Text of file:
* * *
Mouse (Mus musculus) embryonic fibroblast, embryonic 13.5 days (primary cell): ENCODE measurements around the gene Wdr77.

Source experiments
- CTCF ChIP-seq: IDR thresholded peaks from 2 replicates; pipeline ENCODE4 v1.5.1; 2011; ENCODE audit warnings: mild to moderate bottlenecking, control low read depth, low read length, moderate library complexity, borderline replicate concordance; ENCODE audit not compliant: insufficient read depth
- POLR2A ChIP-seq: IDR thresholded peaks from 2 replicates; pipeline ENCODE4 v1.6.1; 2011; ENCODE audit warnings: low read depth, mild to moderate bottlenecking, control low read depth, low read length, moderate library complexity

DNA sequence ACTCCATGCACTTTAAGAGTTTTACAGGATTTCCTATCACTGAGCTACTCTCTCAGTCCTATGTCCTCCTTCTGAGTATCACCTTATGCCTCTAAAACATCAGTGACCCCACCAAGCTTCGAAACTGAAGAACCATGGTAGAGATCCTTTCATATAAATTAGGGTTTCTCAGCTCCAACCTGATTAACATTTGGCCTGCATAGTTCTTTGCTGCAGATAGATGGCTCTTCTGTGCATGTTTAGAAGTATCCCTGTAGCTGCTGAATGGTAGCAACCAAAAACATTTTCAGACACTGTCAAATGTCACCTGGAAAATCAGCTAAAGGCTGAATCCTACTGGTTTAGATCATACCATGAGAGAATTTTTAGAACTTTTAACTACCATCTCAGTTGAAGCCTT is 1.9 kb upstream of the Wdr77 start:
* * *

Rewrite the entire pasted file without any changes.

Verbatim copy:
Mouse (Mus musculus) embryonic fibroblast, embryonic 13.5 days (primary cell): ENCODE measurements around the gene Wdr77.

Source experiments
- CTCF ChIP-seq: IDR thresholded peaks from 2 replicates; pipeline ENCODE4 v1.5.1; 2011; ENCODE audit warnings: mild to moderate bottlenecking, control low read depth, low read length, moderate library complexity, borderline replicate concordance; ENCODE audit not compliant: insufficient read depth
- POLR2A ChIP-seq: IDR thresholded peaks from 2 replicates; pipeline ENCODE4 v1.6.1; 2011; ENCODE audit warnings: low read depth, mild to moderate bottlenecking, control low read depth, low read length, moderate library complexity

DNA sequence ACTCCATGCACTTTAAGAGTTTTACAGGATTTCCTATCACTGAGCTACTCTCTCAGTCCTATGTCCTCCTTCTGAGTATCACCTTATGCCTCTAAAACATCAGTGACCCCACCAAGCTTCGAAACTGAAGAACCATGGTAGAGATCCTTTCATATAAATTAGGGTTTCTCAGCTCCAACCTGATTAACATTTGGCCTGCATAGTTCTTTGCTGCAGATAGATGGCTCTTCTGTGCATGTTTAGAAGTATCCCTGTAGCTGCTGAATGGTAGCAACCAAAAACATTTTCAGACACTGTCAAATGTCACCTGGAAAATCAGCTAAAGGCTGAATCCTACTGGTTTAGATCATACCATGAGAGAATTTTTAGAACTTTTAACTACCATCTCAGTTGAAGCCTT is 1.9 kb upstream of the Wdr77 start: